Why is Labor Day so important to us?
That's a good question. Perhaps it's because Labor Day gives the American worker a chance to spend some additional quality time with friends, family and loved ones. It’s also, supposedly, the last day you’re allowed to wear white, and, as Karl Rove points out, it's “the unofficial start of the fall campaign season.”
These are all good things, or at least good things to know. But its true meaning and purpose is actually quite fascinating (via the US Department of Labor):
Labor Day, the first Monday in September, is a creation of the labor movement and is dedicated to the social and economic achievements of American workers. It constitutes a yearly national tribute to the contributions workers have made to the strength, prosperity, and well-being of our country.
Through the years the nation gave increasing emphasis to Labor Day. The first governmental recognition came through municipal ordinances passed during 1885 and 1886. From these, a movement developed to secure state legislation. The first state bill was introduced into the New York legislature, but the first to become law was passed by Oregon on February 21, 1887. During the year four more states — Colorado, Massachusetts, New Jersey, and New York — created the Labor Day holiday by legislative enactment. By the end of the decade Connecticut, Nebraska, and Pennsylvania had followed suit. By 1894, 23 other states had adopted the holiday in honor of workers, and on June 28 of that year, Congress passed an act making the first Monday in September of each year a legal holiday in the District of Columbia and the territories.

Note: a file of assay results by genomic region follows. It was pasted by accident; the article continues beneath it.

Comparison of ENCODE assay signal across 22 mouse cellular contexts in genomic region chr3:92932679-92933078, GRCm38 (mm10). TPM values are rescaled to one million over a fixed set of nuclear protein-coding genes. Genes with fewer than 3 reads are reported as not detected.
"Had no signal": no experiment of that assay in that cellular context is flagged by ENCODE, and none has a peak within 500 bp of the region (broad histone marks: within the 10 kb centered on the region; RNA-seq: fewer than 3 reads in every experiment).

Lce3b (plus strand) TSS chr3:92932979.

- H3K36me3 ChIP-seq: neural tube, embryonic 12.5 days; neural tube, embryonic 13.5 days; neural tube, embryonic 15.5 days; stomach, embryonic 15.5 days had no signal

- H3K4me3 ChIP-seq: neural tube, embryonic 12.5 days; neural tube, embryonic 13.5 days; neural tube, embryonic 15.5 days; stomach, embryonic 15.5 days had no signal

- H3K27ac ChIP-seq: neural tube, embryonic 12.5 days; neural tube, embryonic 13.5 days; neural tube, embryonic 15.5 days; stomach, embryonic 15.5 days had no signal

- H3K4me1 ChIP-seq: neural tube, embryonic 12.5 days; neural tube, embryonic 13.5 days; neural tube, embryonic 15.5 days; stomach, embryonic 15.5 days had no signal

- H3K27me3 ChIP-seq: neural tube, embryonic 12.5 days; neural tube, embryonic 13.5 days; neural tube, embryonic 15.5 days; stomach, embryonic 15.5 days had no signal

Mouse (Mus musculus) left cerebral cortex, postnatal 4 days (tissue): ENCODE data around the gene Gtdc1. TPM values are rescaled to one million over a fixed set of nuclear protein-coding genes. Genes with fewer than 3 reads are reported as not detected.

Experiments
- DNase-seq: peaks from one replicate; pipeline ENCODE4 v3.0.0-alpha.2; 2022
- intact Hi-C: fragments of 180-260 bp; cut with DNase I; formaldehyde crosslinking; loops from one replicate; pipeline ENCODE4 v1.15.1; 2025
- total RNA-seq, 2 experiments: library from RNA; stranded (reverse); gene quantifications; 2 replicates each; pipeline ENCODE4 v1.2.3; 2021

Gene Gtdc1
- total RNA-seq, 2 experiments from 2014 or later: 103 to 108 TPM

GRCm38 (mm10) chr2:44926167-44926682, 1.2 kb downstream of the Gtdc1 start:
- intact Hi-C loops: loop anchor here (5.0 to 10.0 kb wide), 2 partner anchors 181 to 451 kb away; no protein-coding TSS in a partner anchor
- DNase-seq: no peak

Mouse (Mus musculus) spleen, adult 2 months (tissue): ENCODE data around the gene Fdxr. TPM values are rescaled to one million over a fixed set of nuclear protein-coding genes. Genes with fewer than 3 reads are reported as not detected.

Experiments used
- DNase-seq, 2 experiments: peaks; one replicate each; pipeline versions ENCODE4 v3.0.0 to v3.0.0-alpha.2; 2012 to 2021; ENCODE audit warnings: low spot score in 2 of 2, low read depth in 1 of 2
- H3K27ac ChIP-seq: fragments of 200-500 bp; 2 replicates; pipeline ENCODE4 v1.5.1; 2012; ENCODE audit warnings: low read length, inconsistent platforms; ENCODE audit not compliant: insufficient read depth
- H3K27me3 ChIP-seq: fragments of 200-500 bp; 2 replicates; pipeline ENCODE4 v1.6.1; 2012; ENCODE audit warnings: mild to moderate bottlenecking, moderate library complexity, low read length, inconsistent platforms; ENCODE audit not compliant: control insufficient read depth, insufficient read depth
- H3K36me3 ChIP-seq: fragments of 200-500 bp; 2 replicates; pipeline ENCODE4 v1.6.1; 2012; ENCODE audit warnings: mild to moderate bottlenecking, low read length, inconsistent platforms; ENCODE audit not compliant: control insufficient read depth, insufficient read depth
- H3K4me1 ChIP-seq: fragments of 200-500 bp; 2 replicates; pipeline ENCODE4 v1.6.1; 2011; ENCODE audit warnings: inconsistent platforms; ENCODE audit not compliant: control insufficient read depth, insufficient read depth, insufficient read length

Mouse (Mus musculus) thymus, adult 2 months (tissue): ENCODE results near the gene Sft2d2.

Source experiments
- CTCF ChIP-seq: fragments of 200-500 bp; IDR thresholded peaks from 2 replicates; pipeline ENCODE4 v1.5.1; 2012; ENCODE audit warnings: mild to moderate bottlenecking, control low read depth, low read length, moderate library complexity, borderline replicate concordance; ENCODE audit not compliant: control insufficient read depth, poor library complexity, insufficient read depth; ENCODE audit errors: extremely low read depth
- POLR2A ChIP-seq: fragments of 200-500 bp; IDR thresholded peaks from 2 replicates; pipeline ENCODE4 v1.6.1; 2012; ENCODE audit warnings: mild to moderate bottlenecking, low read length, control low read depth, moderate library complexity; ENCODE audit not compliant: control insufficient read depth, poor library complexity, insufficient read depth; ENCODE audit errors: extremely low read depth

I don't think Labor Day has quite the same pop as other national holidays. But it is a federal holiday nonetheless, one meant to honor and celebrate American individual achievement and accomplishment:
The vital force of labor added materially to the highest standard of living and the greatest production the world has ever known and has brought us closer to the realization of our traditional ideals of economic and political democracy. It is appropriate, therefore, that the nation pay tribute on Labor Day to the creator of so much of the nation's strength, freedom, and leadership — the American worker.
So there you have it. That’s why we celebrate Labor Day. It isn’t to honor Big Government or organized labor, as some might believe; it's to "pay tribute" to individuals working for -- and fighting for -- the American Dream.
So, from all of us here at Townhall, we hope you have a safe, relaxing, and work-free holiday.
Enjoy the day off.
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